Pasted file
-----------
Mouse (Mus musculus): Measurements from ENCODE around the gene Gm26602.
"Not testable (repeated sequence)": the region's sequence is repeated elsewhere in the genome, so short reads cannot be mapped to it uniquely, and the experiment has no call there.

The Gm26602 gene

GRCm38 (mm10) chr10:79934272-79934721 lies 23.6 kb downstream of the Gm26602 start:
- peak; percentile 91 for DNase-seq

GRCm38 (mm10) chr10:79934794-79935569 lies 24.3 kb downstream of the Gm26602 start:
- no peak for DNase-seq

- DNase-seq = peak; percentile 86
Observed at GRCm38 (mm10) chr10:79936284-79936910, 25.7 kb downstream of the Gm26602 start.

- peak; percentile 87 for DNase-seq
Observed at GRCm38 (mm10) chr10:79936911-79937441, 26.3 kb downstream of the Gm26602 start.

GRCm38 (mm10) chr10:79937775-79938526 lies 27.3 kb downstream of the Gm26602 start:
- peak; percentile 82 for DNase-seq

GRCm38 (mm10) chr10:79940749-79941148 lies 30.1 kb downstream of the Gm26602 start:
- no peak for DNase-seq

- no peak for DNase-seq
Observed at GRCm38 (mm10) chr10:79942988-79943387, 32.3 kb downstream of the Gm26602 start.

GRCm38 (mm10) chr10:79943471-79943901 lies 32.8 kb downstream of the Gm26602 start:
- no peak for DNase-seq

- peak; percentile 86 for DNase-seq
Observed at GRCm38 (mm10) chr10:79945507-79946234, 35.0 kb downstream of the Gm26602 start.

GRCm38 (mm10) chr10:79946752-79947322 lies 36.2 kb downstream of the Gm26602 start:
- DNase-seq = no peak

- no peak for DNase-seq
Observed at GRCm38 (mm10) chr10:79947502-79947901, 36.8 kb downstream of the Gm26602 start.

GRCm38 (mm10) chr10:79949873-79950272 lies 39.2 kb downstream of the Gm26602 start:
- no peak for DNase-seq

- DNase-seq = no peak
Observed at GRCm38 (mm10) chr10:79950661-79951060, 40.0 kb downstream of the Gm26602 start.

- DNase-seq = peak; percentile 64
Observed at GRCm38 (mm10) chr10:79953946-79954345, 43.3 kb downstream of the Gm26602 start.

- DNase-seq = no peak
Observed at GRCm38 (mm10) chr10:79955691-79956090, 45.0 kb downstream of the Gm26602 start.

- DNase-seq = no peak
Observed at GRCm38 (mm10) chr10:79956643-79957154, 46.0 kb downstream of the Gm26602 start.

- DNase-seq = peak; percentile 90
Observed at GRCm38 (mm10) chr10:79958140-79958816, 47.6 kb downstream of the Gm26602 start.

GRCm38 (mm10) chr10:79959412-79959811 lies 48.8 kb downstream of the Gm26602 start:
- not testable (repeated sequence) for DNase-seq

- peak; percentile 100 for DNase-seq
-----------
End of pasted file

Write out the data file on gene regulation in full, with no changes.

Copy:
Mouse (Mus musculus): Measurements from ENCODE around the gene Gm26602.
"Not testable (repeated sequence)": the region's sequence is repeated elsewhere in the genome, so short reads cannot be mapped to it uniquely, and the experiment has no call there.

The Gm26602 gene

GRCm38 (mm10) chr10:79934272-79934721 lies 23.6 kb downstream of the Gm26602 start:
- peak; percentile 91 for DNase-seq

GRCm38 (mm10) chr10:79934794-79935569 lies 24.3 kb downstream of the Gm26602 start:
- no peak for DNase-seq

- DNase-seq = peak; percentile 86
Observed at GRCm38 (mm10) chr10:79936284-79936910, 25.7 kb downstream of the Gm26602 start.

- peak; percentile 87 for DNase-seq
Observed at GRCm38 (mm10) chr10:79936911-79937441, 26.3 kb downstream of the Gm26602 start.

GRCm38 (mm10) chr10:79937775-79938526 lies 27.3 kb downstream of the Gm26602 start:
- peak; percentile 82 for DNase-seq

GRCm38 (mm10) chr10:79940749-79941148 lies 30.1 kb downstream of the Gm26602 start:
- no peak for DNase-seq

- no peak for DNase-seq
Observed at GRCm38 (mm10) chr10:79942988-79943387, 32.3 kb downstream of the Gm26602 start.

GRCm38 (mm10) chr10:79943471-79943901 lies 32.8 kb downstream of the Gm26602 start:
- no peak for DNase-seq

- peak; percentile 86 for DNase-seq
Observed at GRCm38 (mm10) chr10:79945507-79946234, 35.0 kb downstream of the Gm26602 start.

GRCm38 (mm10) chr10:79946752-79947322 lies 36.2 kb downstream of the Gm26602 start:
- DNase-seq = no peak

- no peak for DNase-seq
Observed at GRCm38 (mm10) chr10:79947502-79947901, 36.8 kb downstream of the Gm26602 start.

GRCm38 (mm10) chr10:79949873-79950272 lies 39.2 kb downstream of the Gm26602 start:
- no peak for DNase-seq

- DNase-seq = no peak
Observed at GRCm38 (mm10) chr10:79950661-79951060, 40.0 kb downstream of the Gm26602 start.

- DNase-seq = peak; percentile 64
Observed at GRCm38 (mm10) chr10:79953946-79954345, 43.3 kb downstream of the Gm26602 start.

- DNase-seq = no peak
Observed at GRCm38 (mm10) chr10:79955691-79956090, 45.0 kb downstream of the Gm26602 start.

- DNase-seq = no peak
Observed at GRCm38 (mm10) chr10:79956643-79957154, 46.0 kb downstream of the Gm26602 start.

- DNase-seq = peak; percentile 90
Observed at GRCm38 (mm10) chr10:79958140-79958816, 47.6 kb downstream of the Gm26602 start.

GRCm38 (mm10) chr10:79959412-79959811 lies 48.8 kb downstream of the Gm26602 start:
- not testable (repeated sequence) for DNase-seq

- peak; percentile 100 for DNase-seq